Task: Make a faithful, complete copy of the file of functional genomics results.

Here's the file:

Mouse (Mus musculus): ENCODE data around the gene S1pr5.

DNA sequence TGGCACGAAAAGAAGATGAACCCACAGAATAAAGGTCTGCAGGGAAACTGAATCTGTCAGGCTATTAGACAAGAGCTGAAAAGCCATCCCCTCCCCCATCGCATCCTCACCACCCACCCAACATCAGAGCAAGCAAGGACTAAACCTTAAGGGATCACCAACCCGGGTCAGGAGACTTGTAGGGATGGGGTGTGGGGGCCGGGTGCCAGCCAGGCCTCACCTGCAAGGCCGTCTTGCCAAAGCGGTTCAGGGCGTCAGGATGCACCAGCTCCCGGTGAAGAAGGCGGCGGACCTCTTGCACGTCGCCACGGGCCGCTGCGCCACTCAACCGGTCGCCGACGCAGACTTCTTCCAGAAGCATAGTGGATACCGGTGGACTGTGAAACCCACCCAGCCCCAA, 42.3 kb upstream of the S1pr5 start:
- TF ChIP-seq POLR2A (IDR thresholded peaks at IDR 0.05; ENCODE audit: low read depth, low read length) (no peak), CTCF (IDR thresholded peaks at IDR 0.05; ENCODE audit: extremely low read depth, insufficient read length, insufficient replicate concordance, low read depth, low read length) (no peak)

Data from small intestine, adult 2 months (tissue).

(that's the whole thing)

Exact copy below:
Mouse (Mus musculus): ENCODE data around the gene S1pr5.

DNA sequence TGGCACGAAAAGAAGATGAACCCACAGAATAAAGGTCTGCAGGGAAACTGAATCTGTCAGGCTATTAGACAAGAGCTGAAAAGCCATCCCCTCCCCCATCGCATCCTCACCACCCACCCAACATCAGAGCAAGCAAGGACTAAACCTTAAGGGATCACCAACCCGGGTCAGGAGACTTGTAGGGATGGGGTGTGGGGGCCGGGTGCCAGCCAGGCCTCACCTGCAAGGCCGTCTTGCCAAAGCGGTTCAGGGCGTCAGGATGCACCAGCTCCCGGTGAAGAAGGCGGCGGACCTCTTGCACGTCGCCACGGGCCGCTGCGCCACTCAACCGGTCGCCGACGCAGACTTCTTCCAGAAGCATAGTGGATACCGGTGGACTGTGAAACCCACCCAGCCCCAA, 42.3 kb upstream of the S1pr5 start:
- TF ChIP-seq POLR2A (IDR thresholded peaks at IDR 0.05; ENCODE audit: low read depth, low read length) (no peak), CTCF (IDR thresholded peaks at IDR 0.05; ENCODE audit: extremely low read depth, insufficient read length, insufficient replicate concordance, low read depth, low read length) (no peak)

Data from small intestine, adult 2 months (tissue).